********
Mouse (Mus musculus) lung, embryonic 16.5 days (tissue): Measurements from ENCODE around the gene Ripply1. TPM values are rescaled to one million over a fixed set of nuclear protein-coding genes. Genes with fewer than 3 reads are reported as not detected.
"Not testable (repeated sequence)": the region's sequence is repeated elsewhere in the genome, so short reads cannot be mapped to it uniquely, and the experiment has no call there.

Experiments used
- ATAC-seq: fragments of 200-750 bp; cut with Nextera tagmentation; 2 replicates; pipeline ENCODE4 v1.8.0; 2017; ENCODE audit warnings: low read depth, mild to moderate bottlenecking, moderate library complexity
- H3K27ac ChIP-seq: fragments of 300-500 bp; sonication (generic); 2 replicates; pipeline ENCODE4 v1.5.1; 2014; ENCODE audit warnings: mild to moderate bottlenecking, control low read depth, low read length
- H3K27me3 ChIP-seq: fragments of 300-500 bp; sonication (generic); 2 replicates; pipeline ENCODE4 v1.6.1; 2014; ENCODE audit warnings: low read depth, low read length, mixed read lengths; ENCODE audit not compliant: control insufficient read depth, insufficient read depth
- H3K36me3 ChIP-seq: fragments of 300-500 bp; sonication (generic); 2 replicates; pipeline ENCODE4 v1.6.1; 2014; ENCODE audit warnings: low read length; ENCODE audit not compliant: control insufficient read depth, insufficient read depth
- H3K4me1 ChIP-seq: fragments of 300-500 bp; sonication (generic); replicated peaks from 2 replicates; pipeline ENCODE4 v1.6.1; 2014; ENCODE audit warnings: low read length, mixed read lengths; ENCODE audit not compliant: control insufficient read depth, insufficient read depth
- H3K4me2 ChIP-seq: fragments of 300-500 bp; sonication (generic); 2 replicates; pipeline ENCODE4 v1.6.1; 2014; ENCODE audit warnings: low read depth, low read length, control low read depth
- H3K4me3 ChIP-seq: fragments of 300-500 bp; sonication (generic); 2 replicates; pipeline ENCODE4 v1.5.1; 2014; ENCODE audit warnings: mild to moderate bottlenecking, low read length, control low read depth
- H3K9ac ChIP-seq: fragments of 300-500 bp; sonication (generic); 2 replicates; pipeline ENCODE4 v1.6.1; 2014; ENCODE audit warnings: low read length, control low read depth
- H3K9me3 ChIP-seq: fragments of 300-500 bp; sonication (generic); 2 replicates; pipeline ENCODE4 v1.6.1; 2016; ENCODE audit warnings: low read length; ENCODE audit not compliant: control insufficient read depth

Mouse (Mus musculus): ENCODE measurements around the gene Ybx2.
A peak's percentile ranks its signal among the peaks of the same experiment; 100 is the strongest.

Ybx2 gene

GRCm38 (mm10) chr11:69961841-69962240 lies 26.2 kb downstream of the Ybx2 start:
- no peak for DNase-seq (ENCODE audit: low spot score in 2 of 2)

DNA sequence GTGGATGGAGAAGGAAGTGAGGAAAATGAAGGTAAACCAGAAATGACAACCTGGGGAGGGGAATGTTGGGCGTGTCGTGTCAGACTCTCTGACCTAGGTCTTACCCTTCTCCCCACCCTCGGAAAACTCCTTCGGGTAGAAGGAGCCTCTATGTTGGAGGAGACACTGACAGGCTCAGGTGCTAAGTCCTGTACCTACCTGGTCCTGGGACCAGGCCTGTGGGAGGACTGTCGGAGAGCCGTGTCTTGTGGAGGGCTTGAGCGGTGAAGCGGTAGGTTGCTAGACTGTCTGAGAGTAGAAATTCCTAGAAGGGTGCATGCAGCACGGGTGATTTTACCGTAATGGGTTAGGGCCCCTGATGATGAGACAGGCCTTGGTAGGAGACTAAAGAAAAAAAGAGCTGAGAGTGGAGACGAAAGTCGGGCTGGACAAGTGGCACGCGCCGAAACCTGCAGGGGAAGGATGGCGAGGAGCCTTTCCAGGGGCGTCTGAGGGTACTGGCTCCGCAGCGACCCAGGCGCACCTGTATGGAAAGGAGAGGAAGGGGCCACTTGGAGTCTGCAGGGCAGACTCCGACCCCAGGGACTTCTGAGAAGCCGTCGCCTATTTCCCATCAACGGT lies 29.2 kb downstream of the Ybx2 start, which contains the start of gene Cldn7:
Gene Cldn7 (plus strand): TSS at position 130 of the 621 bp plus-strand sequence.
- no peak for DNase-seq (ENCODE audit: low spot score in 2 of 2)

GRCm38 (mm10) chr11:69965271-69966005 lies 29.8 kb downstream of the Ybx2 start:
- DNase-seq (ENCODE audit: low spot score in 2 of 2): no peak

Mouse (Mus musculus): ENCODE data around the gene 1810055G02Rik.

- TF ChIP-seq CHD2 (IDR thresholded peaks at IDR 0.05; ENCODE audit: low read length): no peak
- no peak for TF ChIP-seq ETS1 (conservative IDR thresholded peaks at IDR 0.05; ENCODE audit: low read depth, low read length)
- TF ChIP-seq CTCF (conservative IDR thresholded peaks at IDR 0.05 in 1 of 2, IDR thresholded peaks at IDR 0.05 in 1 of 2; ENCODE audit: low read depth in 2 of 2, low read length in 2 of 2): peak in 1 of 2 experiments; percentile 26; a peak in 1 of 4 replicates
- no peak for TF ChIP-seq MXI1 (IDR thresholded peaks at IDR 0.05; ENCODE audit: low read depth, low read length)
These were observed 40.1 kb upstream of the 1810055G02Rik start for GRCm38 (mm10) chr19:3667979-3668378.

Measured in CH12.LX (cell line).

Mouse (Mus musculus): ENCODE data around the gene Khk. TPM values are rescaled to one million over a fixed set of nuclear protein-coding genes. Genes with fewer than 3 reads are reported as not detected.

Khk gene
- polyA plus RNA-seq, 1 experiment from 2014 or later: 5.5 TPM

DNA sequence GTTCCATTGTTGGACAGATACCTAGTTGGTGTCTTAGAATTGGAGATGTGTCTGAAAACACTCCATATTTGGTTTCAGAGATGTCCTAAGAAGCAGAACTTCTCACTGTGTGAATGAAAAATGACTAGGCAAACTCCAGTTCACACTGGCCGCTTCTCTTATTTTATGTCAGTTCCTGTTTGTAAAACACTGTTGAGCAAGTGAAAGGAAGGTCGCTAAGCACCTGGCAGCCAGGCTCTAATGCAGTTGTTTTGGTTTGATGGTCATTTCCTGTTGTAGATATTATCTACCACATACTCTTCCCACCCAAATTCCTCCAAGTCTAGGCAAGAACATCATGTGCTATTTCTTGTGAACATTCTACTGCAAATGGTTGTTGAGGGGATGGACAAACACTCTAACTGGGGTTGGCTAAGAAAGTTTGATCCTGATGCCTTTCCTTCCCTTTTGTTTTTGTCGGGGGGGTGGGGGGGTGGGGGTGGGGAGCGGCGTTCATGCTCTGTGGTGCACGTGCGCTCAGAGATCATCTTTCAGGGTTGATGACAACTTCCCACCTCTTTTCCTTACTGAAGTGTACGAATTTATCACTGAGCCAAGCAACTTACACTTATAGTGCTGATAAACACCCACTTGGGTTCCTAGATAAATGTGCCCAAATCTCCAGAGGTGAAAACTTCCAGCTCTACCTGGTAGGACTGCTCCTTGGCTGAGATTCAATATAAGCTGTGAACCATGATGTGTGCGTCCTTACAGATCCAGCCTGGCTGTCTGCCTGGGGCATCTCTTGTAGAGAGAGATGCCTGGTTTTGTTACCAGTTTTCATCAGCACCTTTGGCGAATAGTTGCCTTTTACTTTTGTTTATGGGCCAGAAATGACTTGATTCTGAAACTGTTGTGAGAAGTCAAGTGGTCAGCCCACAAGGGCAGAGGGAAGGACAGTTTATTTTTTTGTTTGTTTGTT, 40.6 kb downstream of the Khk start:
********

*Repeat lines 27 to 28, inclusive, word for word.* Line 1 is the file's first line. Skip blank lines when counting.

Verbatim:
- no peak for TF ChIP-seq MXI1 (IDR thresholded peaks at IDR 0.05; ENCODE audit: low read depth, low read length)
These were observed 40.1 kb upstream of the 1810055G02Rik start for GRCm38 (mm10) chr19:3667979-3668378.